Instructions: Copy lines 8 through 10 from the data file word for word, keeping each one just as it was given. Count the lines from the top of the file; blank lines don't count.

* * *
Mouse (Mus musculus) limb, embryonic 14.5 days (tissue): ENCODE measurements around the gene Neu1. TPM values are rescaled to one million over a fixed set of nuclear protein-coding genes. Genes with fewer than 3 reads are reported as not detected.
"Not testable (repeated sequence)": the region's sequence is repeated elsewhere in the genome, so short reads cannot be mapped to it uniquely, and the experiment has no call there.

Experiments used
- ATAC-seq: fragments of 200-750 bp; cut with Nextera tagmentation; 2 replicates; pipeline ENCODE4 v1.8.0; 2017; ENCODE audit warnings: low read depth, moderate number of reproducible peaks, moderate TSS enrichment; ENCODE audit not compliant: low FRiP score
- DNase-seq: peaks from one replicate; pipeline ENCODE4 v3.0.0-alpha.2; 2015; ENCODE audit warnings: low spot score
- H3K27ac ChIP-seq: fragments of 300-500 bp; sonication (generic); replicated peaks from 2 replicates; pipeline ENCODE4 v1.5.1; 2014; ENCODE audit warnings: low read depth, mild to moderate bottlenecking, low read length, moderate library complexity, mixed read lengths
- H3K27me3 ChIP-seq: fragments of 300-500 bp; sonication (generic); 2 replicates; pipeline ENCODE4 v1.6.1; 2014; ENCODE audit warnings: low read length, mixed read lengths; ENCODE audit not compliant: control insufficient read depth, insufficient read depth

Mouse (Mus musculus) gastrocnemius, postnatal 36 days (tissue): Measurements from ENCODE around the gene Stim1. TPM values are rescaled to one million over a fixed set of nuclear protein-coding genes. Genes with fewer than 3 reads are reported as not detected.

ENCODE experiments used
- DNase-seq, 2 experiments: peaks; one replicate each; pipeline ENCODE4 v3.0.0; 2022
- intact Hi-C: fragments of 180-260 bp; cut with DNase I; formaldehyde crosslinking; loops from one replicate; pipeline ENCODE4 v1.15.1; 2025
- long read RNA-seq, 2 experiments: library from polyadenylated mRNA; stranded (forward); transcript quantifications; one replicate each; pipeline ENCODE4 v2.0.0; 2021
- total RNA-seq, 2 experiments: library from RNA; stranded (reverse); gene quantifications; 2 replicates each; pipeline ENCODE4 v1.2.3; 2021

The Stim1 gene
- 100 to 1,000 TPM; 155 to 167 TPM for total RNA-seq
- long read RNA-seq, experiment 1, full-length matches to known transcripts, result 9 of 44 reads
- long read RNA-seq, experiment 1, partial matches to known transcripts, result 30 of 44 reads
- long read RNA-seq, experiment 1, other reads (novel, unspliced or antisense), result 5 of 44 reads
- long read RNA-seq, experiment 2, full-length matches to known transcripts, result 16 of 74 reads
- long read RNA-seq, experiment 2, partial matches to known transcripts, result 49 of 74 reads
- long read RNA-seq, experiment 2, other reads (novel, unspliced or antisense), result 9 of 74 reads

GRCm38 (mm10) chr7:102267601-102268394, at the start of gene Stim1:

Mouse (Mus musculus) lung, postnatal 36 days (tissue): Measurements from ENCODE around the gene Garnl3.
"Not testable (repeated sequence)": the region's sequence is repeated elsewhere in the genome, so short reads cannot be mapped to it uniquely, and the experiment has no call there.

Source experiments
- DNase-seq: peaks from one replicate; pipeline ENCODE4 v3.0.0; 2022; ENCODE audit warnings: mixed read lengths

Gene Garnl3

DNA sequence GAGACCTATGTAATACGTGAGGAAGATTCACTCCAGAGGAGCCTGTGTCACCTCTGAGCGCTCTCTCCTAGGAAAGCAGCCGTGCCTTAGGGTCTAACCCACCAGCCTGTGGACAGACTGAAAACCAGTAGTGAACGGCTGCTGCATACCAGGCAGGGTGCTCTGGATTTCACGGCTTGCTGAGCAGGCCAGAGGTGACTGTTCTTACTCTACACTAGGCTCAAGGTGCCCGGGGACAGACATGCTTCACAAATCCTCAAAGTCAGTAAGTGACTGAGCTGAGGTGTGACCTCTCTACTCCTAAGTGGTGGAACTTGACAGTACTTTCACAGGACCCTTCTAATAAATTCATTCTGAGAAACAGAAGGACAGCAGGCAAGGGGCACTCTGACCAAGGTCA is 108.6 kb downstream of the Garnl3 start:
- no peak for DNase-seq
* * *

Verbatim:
Mouse (Mus musculus) gastrocnemius, postnatal 36 days (tissue): Measurements from ENCODE around the gene Stim1. TPM values are rescaled to one million over a fixed set of nuclear protein-coding genes. Genes with fewer than 3 reads are reported as not detected.

ENCODE experiments used
- DNase-seq, 2 experiments: peaks; one replicate each; pipeline ENCODE4 v3.0.0; 2022